Louisiana could lose sporting events, conventions if transgender restrictions are approved

Lawmakers have proposed bills that would prohibit transgender health care, sports participation

Transgender
Trans Pride flags | Ted Eytan via Flickr CC BY-SA 2.0

Leaders in Louisiana’s tourism industry — particularly those centered on New Orleans — said the restrictions on transgender people currently under consideration in the state Legislature may drive away major sporting events like the NCAA’s Final Four and the large business conventions that sustain the New Orleans economy.

If people and corporations avoid Louisiana to protest hostile transgender restrictions, it would have a ripple effect that extends far beyond New Orleans. Tourism is one of the major drivers of the state’s overall economy. Tax dollars associated with it also support higher education institutions, health care, highways, K-12 schools and law enforcement in all of Louisiana. 

“We could lose everything,” said J.P. Morrell, who sits on the Louisiana Stadium and Exposition District board, which oversees the Louisiana Superdome and Smoothie King Center. “We just can’t afford to knock out one of the legs that is propping up our economy.” 

Of immediate concern is how the NCAA will react if Louisiana adopts transgender restrictions this year. New Orleans is expected to host the NCAA Final Four men’s basketball tournament in 2022. Gov. John Bel Edwards went to a press conference celebrating the forthcoming Final Four just last week.

But the NCAA issued a bit of a warning Monday after four states — Mississippi, Arkansas, Tennessee and Idaho — enacted laws banning transgender girls and women from participating in women’s sporting events. The college sports governing authority signaled it might not be willing to hold events in states that restrict transgender athletes, though it stopped short of announcing an outright boycott of those communities yet.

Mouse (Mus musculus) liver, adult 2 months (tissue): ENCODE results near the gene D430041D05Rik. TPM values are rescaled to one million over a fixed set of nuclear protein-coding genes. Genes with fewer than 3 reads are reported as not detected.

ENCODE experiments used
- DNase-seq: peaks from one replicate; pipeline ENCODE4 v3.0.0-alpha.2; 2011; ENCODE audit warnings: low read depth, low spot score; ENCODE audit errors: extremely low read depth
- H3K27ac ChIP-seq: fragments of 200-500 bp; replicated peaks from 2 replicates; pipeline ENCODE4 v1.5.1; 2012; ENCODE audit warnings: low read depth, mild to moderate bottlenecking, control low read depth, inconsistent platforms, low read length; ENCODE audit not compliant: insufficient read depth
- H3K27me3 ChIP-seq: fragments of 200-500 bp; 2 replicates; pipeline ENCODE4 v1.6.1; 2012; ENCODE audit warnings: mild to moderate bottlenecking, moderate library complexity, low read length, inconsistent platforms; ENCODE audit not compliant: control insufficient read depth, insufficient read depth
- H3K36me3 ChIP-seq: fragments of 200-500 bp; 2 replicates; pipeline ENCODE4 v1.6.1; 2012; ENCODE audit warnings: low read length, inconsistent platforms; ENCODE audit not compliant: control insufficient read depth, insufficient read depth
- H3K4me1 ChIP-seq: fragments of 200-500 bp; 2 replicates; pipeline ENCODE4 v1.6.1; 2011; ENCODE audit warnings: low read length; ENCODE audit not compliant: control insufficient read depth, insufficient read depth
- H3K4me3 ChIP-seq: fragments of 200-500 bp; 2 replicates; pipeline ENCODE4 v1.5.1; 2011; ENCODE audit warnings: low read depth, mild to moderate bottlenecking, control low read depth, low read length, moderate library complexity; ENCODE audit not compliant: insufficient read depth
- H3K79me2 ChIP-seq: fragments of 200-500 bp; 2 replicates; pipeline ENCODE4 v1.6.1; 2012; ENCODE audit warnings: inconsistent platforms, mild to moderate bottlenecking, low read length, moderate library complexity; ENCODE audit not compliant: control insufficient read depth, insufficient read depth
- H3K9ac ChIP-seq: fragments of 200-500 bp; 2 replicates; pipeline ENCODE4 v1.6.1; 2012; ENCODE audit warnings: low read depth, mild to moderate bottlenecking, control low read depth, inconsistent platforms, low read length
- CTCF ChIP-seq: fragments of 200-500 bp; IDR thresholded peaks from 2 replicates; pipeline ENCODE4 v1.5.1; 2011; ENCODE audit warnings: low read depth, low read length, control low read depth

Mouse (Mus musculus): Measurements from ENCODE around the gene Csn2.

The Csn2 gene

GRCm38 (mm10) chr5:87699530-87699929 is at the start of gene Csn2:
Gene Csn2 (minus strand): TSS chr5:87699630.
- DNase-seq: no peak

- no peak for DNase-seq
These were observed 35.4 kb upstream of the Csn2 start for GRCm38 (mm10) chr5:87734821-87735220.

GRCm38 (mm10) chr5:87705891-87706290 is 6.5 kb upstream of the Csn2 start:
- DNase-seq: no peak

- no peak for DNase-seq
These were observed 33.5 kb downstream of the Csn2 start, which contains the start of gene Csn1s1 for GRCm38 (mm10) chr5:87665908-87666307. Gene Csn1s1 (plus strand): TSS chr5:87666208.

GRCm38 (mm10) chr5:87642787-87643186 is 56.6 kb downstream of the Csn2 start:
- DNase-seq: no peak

Conservative Louisiana lawmakers have sponsored four bills that would place limits on young people who are transgender. Two pieces of legislation could restrict access to health care — including medication, surgery and mental health services — for transgender people under the age of 18.

The other two bills would ban transgender girls and women from participating in women-only sports competitions from primary school through college. That’s the exact type of legislation the NCAA has warned it might not tolerate.

But the NCAA might not be the only organization to give New Orleans the cold shoulder if Louisiana implements transgender restrictions. Professional sports leagues have also shown a willingness to pull their events over anti-transgender legislation. Conventions and business associations — the backbone of New Orleans tourism industry — could also decide to relocate, said tourism leaders.

“I think we are seeing that corporations, associations and major sports organizations are more and more willing to weigh in on these types of issues,” said Walt Leger, vice president and general counsel of New Orleans & Company, previously called the New Orleans Convention & Visitors Bureau. “They will move their business to other locations when this type of legislation is enacted.”

“Other cities will gladly poach us,” Morrell said more bluntly.